Video Encoding on a GPU – Explained in Detail


In this article, we talk about video encoding on GPUs, why GPUs are suited for video compression, and compare it with CPU-based video compression. 

Video can be compressed using software or hardware video compression solutions/systems. Hardware encoders are machines dedicated for video compression (using FPGA, ASIC, etc.) and software encoders are software products that run on the machine’s CPUs/GPUs.  A lot of video compression is done on CPUs, because of their versatility, complex instruction sets, and frankly, their vast availability.

However, as video resolutions and bitrates increase, the limitations of CPUs for encoding video become apparent. And, these limitations can be seen across video codecs such as H.264/AVC, HEVC, and AV1.

Firstly, complexity: encoding complex videos with resolutions of 1080p or higher resolutions can require a vast amount of processing power and encoding time. Simultaneous processing of several live channels may be difficult due to the processing limitations of a CPU.

Secondly, variability: a CPU encoder usually takes a variable length of time to encode a video, and therefore sizing an encoding platform for a live application requires some headroom and/or adaptability in the encoder algorithm, and encoding times are not entirely predictable.

While CPUs may shine at tasks which need to run one at a time (sequential tasks), GPUs (or Graphics Processing Units) are made for parallel processing. That is, a GPU can run many jobs at the same time. This seems just what is required for video encoding as many parts of a video encoding algorithm can be broken up into pieces and simultaneously completed.

Furthermore, these parallel tasks are completed in predictable amounts of time. By placing such tasks onto the GPU, we can make noticeable improvements to encoding speed and predictability. However, doing so comes with challenges and potential costs which must be overcome.

In this article, let’s understand how a GPU works, why certain video compression tasks are well-suited for running on a GPU, the challenges involved in accelerating an encoder in this way, and the use of GPU encoding for a range of applications.

Example of a GPU

Why is a GPU suitable for Video Encoding and Decoding?

While CPUs are fantastic at running complex algorithms, they are less good at taking a small algorithm and running it on a million different data points at the same time. As we think about this problem, then, it’d be great to have a computing platform that is very good at that very sort of problem – that has, in other words, great “parallel processing” of data — breaking a video up into little pieces and applying a small algorithm on all these data-points (or arrays) at the same time.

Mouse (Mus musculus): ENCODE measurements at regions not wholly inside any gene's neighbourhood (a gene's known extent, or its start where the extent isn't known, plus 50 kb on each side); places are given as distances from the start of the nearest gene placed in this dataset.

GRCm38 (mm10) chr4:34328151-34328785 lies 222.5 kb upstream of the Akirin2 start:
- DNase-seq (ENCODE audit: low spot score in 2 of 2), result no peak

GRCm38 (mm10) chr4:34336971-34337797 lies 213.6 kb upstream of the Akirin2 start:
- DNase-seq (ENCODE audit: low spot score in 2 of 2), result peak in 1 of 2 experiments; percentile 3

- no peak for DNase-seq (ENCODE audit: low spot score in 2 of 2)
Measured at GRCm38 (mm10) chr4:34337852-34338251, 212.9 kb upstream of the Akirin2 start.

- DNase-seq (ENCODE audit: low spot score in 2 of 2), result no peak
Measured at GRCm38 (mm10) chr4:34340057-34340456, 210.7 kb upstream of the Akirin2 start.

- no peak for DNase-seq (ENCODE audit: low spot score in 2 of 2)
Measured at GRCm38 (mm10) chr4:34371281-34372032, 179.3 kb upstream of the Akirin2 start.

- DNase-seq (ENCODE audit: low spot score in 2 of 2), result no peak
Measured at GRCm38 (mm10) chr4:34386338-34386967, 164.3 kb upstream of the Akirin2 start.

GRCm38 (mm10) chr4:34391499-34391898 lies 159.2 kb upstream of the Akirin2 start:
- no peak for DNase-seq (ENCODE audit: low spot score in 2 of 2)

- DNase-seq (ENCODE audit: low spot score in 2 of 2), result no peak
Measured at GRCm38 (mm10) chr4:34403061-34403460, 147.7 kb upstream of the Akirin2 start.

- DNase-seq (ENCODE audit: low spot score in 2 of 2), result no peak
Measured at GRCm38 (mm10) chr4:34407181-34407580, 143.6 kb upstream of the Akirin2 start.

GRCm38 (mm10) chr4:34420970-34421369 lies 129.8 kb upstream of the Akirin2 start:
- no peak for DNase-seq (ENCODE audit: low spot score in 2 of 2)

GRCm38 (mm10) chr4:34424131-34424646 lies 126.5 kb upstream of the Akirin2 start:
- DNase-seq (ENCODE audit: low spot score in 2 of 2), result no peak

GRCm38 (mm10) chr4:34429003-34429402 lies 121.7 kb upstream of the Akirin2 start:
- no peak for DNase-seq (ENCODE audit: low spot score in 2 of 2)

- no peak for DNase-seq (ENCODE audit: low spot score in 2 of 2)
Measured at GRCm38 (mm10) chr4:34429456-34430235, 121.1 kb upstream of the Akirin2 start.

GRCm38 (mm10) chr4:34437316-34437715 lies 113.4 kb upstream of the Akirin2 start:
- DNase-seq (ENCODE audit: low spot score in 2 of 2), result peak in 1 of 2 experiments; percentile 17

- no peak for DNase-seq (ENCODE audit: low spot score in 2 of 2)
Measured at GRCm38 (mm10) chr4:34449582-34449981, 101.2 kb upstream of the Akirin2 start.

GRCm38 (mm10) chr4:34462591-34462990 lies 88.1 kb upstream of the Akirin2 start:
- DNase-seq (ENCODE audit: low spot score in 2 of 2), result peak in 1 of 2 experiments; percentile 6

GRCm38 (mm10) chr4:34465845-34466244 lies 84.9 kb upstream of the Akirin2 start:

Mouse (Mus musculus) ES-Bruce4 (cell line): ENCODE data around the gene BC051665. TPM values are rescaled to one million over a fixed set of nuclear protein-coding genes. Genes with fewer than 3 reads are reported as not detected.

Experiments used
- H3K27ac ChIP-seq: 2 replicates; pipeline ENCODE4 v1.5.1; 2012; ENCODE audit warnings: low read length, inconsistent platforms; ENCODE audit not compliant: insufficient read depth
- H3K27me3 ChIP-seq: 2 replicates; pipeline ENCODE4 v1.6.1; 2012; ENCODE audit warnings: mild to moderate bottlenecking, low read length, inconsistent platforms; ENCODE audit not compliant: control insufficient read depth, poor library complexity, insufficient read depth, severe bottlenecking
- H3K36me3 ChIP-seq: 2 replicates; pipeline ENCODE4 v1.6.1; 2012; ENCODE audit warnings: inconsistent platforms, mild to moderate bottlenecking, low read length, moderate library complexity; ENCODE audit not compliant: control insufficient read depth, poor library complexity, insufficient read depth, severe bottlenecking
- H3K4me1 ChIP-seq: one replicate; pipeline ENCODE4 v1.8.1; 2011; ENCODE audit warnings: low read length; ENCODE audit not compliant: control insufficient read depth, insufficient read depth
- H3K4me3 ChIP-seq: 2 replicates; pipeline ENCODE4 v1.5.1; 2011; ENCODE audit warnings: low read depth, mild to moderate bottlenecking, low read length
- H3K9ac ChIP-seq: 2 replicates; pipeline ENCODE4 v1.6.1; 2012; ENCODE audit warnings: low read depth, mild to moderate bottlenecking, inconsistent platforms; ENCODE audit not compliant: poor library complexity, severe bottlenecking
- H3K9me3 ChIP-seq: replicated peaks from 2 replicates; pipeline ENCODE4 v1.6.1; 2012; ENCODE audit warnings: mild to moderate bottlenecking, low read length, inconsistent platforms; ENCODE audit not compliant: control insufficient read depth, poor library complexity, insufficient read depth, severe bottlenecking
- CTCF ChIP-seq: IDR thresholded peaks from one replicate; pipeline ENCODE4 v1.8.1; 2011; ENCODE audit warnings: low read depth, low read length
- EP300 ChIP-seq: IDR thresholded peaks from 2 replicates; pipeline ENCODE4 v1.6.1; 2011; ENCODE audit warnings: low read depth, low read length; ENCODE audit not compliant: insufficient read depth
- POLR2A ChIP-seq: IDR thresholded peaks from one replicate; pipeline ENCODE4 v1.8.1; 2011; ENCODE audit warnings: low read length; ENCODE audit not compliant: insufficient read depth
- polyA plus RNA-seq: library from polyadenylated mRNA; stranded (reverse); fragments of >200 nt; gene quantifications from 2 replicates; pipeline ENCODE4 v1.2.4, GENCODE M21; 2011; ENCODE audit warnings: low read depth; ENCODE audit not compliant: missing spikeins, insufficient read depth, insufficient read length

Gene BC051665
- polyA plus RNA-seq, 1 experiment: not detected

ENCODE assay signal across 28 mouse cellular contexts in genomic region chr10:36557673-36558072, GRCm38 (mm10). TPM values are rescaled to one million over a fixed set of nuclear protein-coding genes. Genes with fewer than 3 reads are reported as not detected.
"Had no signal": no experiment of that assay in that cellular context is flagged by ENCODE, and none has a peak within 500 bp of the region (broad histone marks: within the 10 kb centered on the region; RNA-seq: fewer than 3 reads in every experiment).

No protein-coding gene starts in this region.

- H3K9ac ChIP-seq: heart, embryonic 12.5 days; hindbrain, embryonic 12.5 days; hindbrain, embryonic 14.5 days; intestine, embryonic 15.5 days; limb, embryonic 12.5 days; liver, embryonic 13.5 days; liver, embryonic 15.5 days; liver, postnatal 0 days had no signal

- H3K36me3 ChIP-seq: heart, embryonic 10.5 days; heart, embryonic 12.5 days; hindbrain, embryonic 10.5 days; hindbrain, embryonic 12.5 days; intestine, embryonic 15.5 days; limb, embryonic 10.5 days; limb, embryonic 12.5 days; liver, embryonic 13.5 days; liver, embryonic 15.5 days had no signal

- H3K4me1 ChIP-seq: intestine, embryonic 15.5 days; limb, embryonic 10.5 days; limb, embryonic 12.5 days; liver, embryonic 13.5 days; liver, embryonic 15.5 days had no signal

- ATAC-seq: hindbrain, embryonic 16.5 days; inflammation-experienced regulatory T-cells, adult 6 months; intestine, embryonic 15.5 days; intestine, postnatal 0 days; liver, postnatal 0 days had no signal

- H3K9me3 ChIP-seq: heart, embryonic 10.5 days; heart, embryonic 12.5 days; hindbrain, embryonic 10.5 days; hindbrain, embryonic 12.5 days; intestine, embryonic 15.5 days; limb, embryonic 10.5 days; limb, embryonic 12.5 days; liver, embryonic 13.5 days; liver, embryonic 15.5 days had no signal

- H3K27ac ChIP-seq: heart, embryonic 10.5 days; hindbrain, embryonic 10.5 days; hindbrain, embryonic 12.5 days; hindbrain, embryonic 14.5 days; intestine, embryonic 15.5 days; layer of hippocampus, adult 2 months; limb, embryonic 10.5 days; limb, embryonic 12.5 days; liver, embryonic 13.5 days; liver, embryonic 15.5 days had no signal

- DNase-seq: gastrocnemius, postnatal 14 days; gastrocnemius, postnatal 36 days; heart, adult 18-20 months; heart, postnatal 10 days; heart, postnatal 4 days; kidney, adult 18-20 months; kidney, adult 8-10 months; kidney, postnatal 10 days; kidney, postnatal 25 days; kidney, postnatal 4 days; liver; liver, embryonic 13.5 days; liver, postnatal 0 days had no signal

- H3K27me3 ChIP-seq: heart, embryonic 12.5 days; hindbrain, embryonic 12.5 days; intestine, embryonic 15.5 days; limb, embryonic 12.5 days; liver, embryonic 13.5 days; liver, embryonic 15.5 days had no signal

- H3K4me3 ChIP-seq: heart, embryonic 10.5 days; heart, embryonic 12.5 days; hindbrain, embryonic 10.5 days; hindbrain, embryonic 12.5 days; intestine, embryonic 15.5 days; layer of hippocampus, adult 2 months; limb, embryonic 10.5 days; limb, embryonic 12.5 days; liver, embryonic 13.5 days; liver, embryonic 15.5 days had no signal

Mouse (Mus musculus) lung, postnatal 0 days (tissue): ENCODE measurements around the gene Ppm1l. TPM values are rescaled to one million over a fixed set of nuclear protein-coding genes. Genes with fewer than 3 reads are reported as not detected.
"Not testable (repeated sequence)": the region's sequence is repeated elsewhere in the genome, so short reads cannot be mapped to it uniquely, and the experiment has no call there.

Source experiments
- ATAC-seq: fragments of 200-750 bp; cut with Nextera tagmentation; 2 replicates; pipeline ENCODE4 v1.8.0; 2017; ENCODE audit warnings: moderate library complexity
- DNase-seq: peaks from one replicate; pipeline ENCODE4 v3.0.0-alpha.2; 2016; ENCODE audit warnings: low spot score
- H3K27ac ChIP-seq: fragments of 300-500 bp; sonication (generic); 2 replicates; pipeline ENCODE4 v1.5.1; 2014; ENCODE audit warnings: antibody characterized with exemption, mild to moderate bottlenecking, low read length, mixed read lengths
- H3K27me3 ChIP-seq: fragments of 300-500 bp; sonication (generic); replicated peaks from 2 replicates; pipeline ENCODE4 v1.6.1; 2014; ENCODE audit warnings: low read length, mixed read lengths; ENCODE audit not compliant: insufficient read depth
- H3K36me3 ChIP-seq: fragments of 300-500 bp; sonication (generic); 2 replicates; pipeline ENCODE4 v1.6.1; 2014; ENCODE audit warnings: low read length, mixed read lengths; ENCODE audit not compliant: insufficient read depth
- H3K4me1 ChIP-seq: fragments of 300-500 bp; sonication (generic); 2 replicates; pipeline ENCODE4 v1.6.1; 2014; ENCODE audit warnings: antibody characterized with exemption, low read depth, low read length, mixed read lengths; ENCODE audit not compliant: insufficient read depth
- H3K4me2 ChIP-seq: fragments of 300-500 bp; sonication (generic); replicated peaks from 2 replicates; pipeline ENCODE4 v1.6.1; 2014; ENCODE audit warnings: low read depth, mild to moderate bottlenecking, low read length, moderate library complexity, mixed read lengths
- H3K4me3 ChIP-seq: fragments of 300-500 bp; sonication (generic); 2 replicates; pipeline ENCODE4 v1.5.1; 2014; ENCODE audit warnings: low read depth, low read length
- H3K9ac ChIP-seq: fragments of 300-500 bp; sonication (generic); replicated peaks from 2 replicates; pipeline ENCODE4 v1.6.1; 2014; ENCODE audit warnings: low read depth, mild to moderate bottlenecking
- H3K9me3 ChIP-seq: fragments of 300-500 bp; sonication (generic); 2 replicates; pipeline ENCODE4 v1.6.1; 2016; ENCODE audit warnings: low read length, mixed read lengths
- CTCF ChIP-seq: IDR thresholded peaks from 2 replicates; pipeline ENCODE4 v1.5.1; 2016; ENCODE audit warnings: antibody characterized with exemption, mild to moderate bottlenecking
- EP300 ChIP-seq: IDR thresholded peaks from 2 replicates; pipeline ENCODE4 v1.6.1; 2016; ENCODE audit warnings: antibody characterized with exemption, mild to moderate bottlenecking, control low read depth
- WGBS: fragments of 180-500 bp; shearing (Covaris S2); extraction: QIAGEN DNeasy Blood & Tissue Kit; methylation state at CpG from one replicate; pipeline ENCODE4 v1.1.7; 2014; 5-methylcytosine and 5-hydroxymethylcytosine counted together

With this understanding, we can begin to look at how a GPU supports massively parallel processing.

1) Numerous cores: In contrast to CPUs, today’s GPUs incorporate thousands of cores meant to perform tiny workloads all at once. For example, the NVIDIA GeForce RTX 3080 or the AMD Radeon RX 6800 XT, both of which are commonly available GPUs for customers, come with over 8,000 cores and this huge amount of computing power for parallel processing!

CPU vs. GPU cores. Image credit: VMWare

2) High Bandwidth Memory: When dealing with large amounts of video data, in the form of individual frames of video, there is no substitute for a GPU. Keep in mind that these frames must be transferred from the disk to the RAM and made available for the GPU cores to work on – so this can potentially become a bottleneck for high-speed, parallel computing. However, GPUs come with high bandwidth memory (HBM or GDDR), as opposed to the traditional DDR memory which CPUs have. In the presence of high bandwidth memory, data can be transferred at much faster rates within a GPU for faster processing and turn-around of tasks.

3) Streaming Multiprocessors (SMs): Cores in GPUs are divided into Streaming Multiprocessors, where each SM can handle multiple simultaneously to enhance parallel processing. We require more SMs in the GPU to obtain better video rendering results in the encoding process.

4) Memory Bandwidth: What data can be transferred between the GPU memory and the cores and is important. Higher memory bandwidth, which is measured in GB/s, is how we make sure that data moves smoothly, and that the GPU is fully utilized.